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Turtle Bay's blog

How Turtle Bay Golf Marshall Al became known as “The Pro”

If you’ve golfed Turtle Bay’s Palmer Course, then we’re sure you have seen Mr. Al Flamingo. He’s the man flashing his pearly whites, waving a shaka and exclaiming, “Boom!”

A tag on his shirt says “Al” but the man has several different names. There’s Pro, Golf, Al Flamingo  and Elvis to name a few. He’ll happily tell you how he got each one too. But I’ll stick with Pro, since it tells the story about how he fell in love with golf.

His love for golf brought him to Turtle Bay about 6 years ago, but his love for the sport began years before that thanks to his spirited attitude.

Flash back to 1970. He was a studying to be a firefighter in class and couldn’t focus thanks to others guys in his class.

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Micah McMullin: Pro Body Boarder by Day, Porter by Night

More than 500 employees make up our Turtle Bay Ohana or Family.  Every month we’ll be sharing tales from our Turtle Bay employees with the tag #TBROHANA.  This month we feature Micah McMullin who is charging waves as a pro bodyboarder when he’s not serving guests with aloha as a banquet porter.

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Kawela Bay: The Jewel’s Past, Present & Future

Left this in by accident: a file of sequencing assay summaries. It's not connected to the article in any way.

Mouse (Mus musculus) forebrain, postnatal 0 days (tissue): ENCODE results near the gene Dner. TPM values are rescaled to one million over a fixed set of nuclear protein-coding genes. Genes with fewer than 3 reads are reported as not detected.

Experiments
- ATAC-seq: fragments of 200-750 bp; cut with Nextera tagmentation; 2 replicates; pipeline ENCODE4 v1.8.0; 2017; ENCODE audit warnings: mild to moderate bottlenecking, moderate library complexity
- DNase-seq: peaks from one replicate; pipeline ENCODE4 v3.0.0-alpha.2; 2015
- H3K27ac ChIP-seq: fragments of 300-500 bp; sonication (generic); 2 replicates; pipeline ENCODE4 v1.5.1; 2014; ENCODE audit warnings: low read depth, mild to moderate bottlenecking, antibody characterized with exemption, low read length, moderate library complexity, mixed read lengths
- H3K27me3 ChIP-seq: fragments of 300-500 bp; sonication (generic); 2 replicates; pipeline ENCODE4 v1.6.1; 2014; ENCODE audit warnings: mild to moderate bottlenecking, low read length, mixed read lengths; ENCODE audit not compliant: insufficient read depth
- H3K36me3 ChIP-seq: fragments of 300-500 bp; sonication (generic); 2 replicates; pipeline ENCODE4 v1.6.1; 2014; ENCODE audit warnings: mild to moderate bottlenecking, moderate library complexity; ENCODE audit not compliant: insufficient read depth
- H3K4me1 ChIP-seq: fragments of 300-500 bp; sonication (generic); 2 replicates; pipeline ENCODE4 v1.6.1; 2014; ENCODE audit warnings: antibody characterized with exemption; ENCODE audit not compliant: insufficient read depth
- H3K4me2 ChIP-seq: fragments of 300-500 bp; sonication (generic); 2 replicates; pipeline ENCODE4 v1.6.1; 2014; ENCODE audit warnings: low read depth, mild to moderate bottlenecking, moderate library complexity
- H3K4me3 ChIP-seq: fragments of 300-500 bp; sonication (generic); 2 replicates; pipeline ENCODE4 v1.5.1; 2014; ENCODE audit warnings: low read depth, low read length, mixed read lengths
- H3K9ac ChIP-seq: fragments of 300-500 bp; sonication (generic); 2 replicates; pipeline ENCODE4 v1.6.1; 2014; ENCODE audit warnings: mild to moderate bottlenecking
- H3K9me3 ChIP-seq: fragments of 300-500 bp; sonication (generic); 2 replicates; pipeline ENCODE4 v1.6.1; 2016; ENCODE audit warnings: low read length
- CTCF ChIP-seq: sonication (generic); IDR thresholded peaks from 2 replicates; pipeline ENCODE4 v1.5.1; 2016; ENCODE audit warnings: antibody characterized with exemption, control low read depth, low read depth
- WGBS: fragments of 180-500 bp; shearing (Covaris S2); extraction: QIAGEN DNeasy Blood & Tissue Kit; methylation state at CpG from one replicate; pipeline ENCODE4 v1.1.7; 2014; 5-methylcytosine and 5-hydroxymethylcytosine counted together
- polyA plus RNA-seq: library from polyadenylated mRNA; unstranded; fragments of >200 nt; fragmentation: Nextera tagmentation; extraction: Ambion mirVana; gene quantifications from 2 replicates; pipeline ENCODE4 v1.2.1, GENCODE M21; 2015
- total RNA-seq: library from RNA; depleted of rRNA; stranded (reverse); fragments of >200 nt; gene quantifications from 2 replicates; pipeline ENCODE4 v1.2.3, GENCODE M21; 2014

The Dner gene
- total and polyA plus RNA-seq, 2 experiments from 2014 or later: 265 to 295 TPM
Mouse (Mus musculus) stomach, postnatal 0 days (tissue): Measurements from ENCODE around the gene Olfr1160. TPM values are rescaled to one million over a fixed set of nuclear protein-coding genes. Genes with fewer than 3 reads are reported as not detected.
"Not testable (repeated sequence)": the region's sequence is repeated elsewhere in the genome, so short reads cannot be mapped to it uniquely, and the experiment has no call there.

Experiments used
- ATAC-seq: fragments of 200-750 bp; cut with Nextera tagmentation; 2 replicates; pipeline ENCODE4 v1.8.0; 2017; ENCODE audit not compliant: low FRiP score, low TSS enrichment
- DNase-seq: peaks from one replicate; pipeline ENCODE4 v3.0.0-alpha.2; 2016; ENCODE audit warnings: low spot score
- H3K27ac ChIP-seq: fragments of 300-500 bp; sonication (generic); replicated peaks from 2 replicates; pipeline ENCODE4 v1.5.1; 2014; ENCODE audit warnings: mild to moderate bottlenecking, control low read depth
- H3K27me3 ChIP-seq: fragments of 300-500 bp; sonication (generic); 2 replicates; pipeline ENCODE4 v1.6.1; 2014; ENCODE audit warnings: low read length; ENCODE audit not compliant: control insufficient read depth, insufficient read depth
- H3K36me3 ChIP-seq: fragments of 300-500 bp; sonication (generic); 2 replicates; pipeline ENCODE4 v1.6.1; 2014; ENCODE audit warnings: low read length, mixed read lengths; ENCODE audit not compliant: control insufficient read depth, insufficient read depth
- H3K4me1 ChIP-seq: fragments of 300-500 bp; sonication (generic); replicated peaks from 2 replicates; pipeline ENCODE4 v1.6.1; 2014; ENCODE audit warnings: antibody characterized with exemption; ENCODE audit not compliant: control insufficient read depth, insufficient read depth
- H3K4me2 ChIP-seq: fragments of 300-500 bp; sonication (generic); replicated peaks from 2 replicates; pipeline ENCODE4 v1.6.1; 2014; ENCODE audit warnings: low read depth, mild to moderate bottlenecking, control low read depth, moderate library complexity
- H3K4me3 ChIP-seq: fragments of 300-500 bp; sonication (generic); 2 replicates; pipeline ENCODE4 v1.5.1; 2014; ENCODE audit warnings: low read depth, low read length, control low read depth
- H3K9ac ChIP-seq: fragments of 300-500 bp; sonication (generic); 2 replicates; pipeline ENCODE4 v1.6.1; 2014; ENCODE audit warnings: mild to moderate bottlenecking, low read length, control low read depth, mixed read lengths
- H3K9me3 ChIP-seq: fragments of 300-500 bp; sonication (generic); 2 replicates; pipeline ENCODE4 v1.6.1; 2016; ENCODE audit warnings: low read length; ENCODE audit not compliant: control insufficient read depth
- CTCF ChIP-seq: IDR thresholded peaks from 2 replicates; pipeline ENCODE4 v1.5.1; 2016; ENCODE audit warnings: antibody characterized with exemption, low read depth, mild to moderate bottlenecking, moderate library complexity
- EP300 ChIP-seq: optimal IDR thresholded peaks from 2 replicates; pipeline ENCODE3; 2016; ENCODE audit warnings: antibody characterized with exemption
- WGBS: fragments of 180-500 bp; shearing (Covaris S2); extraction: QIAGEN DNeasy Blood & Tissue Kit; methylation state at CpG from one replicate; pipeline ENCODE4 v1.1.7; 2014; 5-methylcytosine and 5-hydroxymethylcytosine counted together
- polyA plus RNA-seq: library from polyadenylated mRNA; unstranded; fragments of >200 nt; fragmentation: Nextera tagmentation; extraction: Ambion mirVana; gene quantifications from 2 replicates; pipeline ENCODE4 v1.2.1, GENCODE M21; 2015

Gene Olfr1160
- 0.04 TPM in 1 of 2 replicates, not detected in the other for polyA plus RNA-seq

“The rope was placed there in the 60s and it’s still there!” Sue Murphy laughs looking up at a coconut tree she used to swing from as a child. Her father, a paratrooper in the military, used his military grade rope to make her a swing to play on. The tree stood right in front of her family’s home. In 1966, white sand and the ocean were what she enjoyed while swinging. Now, overgrown plants and trees cover where her childhood home once stood.

Decades ago several homes were nestled along Kawela Bay and the coast of the resort. They were built back in the 1920s, primarily for sugar cane workers. Residents lived in the homes for several years, some for several generations- up until 1986, when the land owner told them they had to leave.

They owned the homes, but not the land. They were told they could take their homes with them, which most couldn’t do. The homes left behind were bulldozed but all the families bonds still remain.

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